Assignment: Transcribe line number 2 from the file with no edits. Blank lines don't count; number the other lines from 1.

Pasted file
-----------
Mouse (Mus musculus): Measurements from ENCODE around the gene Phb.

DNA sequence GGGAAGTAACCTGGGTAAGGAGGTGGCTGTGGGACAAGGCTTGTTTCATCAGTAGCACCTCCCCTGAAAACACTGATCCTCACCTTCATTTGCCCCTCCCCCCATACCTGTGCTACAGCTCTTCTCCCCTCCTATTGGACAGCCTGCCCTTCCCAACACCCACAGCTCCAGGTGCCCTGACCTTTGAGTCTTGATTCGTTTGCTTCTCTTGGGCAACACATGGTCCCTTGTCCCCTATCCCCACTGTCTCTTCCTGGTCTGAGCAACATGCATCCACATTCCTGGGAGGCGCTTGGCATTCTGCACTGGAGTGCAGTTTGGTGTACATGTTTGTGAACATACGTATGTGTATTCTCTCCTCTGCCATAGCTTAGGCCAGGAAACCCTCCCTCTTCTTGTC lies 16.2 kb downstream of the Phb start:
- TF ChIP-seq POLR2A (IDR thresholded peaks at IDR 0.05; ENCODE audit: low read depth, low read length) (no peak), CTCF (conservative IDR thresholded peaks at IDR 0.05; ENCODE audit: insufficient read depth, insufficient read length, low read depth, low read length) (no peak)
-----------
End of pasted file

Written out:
DNA sequence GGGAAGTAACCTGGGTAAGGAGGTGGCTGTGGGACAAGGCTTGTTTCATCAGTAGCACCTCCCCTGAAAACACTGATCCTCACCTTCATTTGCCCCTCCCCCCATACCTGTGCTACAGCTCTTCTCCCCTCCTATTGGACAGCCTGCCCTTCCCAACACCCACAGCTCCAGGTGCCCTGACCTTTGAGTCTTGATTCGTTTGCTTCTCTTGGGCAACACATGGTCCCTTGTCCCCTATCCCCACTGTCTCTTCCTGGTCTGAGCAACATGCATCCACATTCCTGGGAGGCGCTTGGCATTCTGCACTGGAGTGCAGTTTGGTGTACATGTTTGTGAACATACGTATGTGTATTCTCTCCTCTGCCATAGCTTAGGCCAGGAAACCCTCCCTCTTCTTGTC lies 16.2 kb downstream of the Phb start: